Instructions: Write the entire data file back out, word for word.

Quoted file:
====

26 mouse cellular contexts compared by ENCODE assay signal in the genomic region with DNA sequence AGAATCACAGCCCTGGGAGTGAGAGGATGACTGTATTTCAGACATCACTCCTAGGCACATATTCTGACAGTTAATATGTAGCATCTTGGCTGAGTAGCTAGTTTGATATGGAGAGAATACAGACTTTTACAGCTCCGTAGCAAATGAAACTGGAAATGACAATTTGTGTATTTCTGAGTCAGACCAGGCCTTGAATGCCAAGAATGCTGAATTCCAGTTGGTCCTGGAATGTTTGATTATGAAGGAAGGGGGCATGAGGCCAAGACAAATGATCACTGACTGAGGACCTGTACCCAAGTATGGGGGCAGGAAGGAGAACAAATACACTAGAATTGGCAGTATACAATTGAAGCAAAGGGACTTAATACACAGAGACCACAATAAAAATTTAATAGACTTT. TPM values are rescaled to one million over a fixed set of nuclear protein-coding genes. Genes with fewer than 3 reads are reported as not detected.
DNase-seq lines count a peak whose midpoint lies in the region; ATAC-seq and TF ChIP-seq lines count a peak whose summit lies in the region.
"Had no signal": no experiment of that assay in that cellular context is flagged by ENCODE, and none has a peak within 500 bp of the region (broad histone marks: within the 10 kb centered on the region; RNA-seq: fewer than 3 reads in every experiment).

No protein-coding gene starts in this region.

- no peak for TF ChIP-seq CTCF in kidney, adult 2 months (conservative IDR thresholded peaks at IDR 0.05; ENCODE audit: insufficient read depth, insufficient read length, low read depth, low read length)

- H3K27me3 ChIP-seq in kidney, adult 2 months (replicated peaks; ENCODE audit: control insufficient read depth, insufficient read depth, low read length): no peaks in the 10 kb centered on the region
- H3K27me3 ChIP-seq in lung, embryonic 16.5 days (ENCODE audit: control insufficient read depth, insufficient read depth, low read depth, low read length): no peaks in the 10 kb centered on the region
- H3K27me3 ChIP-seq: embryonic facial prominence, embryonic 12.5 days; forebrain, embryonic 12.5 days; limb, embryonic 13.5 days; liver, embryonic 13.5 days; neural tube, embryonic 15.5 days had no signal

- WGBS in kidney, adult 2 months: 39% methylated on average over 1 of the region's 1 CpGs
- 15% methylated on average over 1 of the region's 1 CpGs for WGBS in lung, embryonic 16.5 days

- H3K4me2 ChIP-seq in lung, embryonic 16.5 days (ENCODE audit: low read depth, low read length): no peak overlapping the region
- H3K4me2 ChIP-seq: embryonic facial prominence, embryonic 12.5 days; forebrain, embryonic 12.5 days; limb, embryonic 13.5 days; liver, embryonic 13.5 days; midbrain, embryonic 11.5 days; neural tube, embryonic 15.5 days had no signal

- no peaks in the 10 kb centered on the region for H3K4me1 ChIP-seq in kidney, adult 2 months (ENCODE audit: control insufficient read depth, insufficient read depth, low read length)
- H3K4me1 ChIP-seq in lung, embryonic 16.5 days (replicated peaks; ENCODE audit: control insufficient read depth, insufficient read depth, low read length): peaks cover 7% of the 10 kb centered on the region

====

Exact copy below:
26 mouse cellular contexts compared by ENCODE assay signal in the genomic region with DNA sequence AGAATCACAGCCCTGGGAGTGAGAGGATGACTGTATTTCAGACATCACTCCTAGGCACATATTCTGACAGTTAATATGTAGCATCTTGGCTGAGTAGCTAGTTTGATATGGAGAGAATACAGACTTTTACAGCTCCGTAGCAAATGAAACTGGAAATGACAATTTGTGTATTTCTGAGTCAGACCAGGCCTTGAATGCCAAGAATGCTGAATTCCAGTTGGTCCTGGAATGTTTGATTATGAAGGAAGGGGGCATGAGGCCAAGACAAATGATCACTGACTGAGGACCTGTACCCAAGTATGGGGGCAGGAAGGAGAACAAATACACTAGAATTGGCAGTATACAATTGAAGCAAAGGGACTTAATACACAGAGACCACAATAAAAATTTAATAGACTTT. TPM values are rescaled to one million over a fixed set of nuclear protein-coding genes. Genes with fewer than 3 reads are reported as not detected.
DNase-seq lines count a peak whose midpoint lies in the region; ATAC-seq and TF ChIP-seq lines count a peak whose summit lies in the region.
"Had no signal": no experiment of that assay in that cellular context is flagged by ENCODE, and none has a peak within 500 bp of the region (broad histone marks: within the 10 kb centered on the region; RNA-seq: fewer than 3 reads in every experiment).

No protein-coding gene starts in this region.

- no peak for TF ChIP-seq CTCF in kidney, adult 2 months (conservative IDR thresholded peaks at IDR 0.05; ENCODE audit: insufficient read depth, insufficient read length, low read depth, low read length)

- H3K27me3 ChIP-seq in kidney, adult 2 months (replicated peaks; ENCODE audit: control insufficient read depth, insufficient read depth, low read length): no peaks in the 10 kb centered on the region
- H3K27me3 ChIP-seq in lung, embryonic 16.5 days (ENCODE audit: control insufficient read depth, insufficient read depth, low read depth, low read length): no peaks in the 10 kb centered on the region
- H3K27me3 ChIP-seq: embryonic facial prominence, embryonic 12.5 days; forebrain, embryonic 12.5 days; limb, embryonic 13.5 days; liver, embryonic 13.5 days; neural tube, embryonic 15.5 days had no signal

- WGBS in kidney, adult 2 months: 39% methylated on average over 1 of the region's 1 CpGs
- 15% methylated on average over 1 of the region's 1 CpGs for WGBS in lung, embryonic 16.5 days

- H3K4me2 ChIP-seq in lung, embryonic 16.5 days (ENCODE audit: low read depth, low read length): no peak overlapping the region
- H3K4me2 ChIP-seq: embryonic facial prominence, embryonic 12.5 days; forebrain, embryonic 12.5 days; limb, embryonic 13.5 days; liver, embryonic 13.5 days; midbrain, embryonic 11.5 days; neural tube, embryonic 15.5 days had no signal

- no peaks in the 10 kb centered on the region for H3K4me1 ChIP-seq in kidney, adult 2 months (ENCODE audit: control insufficient read depth, insufficient read depth, low read length)
- H3K4me1 ChIP-seq in lung, embryonic 16.5 days (replicated peaks; ENCODE audit: control insufficient read depth, insufficient read depth, low read length): peaks cover 7% of the 10 kb centered on the region